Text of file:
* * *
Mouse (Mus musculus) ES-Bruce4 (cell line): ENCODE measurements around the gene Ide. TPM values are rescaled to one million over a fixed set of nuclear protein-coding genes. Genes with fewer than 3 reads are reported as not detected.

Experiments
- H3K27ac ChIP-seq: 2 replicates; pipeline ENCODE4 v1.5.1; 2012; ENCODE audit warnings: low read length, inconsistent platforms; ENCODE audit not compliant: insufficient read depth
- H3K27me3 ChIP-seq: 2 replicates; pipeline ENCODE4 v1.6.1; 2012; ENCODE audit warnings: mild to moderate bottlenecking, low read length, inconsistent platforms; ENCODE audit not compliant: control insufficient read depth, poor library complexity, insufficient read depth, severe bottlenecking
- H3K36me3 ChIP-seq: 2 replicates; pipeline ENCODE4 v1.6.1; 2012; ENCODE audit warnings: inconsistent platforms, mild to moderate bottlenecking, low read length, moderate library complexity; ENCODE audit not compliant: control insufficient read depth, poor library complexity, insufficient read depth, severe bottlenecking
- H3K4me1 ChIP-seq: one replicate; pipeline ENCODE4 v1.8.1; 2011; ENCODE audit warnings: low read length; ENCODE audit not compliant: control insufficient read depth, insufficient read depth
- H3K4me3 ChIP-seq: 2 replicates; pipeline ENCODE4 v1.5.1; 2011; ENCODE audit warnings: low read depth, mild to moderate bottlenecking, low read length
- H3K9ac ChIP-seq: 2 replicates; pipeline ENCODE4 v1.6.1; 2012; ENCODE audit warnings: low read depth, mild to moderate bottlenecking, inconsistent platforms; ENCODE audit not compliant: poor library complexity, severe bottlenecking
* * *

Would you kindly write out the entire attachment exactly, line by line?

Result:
Mouse (Mus musculus) ES-Bruce4 (cell line): ENCODE measurements around the gene Ide. TPM values are rescaled to one million over a fixed set of nuclear protein-coding genes. Genes with fewer than 3 reads are reported as not detected.

Experiments
- H3K27ac ChIP-seq: 2 replicates; pipeline ENCODE4 v1.5.1; 2012; ENCODE audit warnings: low read length, inconsistent platforms; ENCODE audit not compliant: insufficient read depth
- H3K27me3 ChIP-seq: 2 replicates; pipeline ENCODE4 v1.6.1; 2012; ENCODE audit warnings: mild to moderate bottlenecking, low read length, inconsistent platforms; ENCODE audit not compliant: control insufficient read depth, poor library complexity, insufficient read depth, severe bottlenecking
- H3K36me3 ChIP-seq: 2 replicates; pipeline ENCODE4 v1.6.1; 2012; ENCODE audit warnings: inconsistent platforms, mild to moderate bottlenecking, low read length, moderate library complexity; ENCODE audit not compliant: control insufficient read depth, poor library complexity, insufficient read depth, severe bottlenecking
- H3K4me1 ChIP-seq: one replicate; pipeline ENCODE4 v1.8.1; 2011; ENCODE audit warnings: low read length; ENCODE audit not compliant: control insufficient read depth, insufficient read depth
- H3K4me3 ChIP-seq: 2 replicates; pipeline ENCODE4 v1.5.1; 2011; ENCODE audit warnings: low read depth, mild to moderate bottlenecking, low read length
- H3K9ac ChIP-seq: 2 replicates; pipeline ENCODE4 v1.6.1; 2012; ENCODE audit warnings: low read depth, mild to moderate bottlenecking, inconsistent platforms; ENCODE audit not compliant: poor library complexity, severe bottlenecking